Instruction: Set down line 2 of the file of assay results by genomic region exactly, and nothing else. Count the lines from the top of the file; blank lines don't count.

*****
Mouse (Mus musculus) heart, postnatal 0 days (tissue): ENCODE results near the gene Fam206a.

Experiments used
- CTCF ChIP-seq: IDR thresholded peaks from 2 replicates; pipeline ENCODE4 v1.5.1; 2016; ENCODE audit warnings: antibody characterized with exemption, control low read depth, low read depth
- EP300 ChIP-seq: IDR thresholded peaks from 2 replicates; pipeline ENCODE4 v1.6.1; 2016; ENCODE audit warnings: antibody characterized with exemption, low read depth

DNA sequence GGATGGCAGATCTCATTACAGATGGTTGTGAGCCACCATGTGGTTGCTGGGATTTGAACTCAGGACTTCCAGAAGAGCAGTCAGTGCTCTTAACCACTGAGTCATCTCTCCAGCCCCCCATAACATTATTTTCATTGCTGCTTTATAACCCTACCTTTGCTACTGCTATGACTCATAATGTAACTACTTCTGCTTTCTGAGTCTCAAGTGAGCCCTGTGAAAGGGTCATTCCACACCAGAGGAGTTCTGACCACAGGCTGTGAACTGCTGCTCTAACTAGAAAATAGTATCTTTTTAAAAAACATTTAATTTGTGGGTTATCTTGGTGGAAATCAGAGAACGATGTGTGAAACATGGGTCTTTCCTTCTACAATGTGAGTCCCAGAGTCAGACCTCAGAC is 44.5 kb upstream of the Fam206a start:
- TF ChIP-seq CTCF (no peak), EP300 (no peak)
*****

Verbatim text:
Experiments used